The club and their supporters could finally look at the big clubs and demand respect with legitimate cause. Maradona had murals painted in his honor along the walls of Naples and newborn babies were named after him in the following months after Napoli’s unprecedented success. During the seven years that Maradona wore the blue of S.S.C Napoli, the club won silverware at an unprecedented rate. Napoli had won one more league title in 1990 and their only European trophy in 1989, as Maradona finished his time in Napoli with 115 goals, which was a club record until 2017.

In Naples, Maradona was seen as a god. His relationship with the city was kismet. Maradona was made to represent a working-class city with working-class people and his image was viewed as the icon who fought against the establishment for the sake of every man. Naples’ love for Maradona was so true that they could not bear to cheer against him, even when Maradona’s Argentina played their national team in the 1990 World Cup.

There would never be another Maradona. In fact, Napoli made sure that no other player would wear his number by retiring his number 10.While Maradona was a deity in Naples, he is probably most recognized for his play for the Argentinian national team.

While Maradona played for La Albiceleste, he helped to elevate a decent mediocre team to new heights. The 1986 World Cup was his finest win, as he arguably had the greatest individual performance in the history of the tournament. Maradona created 27 scoring chances for his team, attempted 30 shots with 13 of those shots finding the target, scored five goals, assisted on five more and had more touches of the ball than any other player in the tournament.

Maradona could not be stopped, even as opponents fouled him an astonishing 53 times in seven games. Teams tried to defend him by placing him with two defenders, but he would find that perfect pass through traffic. Maradona dragged Argentina kicking and screaming to the World Cup Final, as he scored all their goals in the quarterfinals against England and the semifinals against Belgium. Maradona was unanimously given the Golden Ball, making him the most valuable player of the tournament and his status as El Pibe del Oro, or the “Golden Boy,” was solidified.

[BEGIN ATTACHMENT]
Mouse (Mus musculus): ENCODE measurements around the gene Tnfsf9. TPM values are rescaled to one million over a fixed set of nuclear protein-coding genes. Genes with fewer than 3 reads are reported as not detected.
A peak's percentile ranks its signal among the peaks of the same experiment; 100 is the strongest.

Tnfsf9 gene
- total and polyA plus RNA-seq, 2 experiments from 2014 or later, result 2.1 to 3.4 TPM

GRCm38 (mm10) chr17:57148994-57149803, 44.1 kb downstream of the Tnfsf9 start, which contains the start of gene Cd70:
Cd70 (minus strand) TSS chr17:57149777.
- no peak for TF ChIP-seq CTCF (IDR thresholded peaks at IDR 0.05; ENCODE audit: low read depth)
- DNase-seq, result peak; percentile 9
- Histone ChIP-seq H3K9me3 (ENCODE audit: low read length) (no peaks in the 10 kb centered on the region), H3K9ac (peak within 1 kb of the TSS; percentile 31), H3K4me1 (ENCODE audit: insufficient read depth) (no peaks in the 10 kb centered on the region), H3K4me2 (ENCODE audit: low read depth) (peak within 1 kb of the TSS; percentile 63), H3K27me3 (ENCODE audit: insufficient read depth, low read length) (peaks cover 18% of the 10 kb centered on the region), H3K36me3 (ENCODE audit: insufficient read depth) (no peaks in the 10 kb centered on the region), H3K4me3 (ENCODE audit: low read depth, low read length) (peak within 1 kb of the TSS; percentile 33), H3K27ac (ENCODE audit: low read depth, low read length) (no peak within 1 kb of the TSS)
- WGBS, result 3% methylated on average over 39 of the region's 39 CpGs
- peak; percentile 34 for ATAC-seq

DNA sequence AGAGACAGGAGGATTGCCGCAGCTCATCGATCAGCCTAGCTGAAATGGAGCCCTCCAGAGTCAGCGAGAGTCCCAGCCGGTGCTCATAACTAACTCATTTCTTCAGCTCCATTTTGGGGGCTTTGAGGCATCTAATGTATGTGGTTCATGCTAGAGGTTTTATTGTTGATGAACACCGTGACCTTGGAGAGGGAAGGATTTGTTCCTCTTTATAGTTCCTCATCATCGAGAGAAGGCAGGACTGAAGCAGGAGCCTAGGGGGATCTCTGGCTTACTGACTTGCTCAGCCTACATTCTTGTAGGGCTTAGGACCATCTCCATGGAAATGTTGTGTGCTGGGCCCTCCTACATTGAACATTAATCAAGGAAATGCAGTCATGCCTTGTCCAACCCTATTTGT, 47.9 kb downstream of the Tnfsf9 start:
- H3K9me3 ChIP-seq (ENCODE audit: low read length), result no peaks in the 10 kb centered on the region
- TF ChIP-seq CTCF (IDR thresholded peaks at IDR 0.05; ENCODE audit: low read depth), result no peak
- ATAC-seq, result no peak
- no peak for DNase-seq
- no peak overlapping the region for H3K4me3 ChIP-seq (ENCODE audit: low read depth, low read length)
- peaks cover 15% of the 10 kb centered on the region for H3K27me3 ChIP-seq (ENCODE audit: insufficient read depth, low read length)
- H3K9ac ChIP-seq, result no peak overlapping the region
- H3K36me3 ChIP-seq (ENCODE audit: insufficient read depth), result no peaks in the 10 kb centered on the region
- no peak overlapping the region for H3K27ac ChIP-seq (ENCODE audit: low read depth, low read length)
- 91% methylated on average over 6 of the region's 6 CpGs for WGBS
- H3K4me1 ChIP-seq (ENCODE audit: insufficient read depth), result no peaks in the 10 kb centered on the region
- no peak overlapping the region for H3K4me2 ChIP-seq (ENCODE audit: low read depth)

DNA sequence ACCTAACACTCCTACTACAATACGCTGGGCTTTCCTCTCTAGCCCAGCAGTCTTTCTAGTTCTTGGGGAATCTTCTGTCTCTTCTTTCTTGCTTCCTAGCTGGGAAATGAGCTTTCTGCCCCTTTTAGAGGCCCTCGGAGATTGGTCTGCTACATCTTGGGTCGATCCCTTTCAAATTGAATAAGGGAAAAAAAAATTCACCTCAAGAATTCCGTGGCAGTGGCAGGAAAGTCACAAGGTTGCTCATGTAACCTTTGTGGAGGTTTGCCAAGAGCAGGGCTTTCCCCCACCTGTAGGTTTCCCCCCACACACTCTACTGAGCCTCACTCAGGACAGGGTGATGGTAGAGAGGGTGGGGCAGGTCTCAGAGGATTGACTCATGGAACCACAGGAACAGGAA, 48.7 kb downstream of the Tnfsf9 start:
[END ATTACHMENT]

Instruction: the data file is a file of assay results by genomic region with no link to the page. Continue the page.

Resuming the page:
Maradona was loved by the people of Argentina and he brought them international glory. This admiration was also seen when the president of Argentina, Alberto Fernández, declared three national days of mourning after Maradona’s death. Around the world, dignitaries from the world of sports and beyond offered tributes to the altar of Maradona.

Even though Maradona struggled with the pleasures of drugs and women throughout his career, the reputation he had as a footballer was unparalleled. In a way, his struggles contributed to his humanization. The story of a supernatural talent undone by human weakness was and continues to be, compelling. Maradona was the tragic hero of soccer.

“Soccer is the most beautiful and healthy sport in the world,” Maradona said. “Soccer shouldn’t have to pay for my mistakes. It’s not the ball’s fault.”

When people are initially introduced to soccer, certain names are mentioned immediately. Pelé, Lionel Messi and Cristiano Ronaldo are all worthy icons. However, something separates Diego Maradona from the rest. He went from dirt floors to gold streets, using nothing but his talent for a game. He gave his entire being to the beautiful game and it loved him back. His relationship with soccer makes even Romeo and Juliet green with envy and others stand in amazement.

While some generations had the privilege of watching Maradona in action, others only have the highlight film. Either way, his skill was undeniable and he was the champion of the people, whether it was in Argentina or Naples. He played with a passion that all should strive for in their lives, no matter what they do, and that is Maradona’s legacy.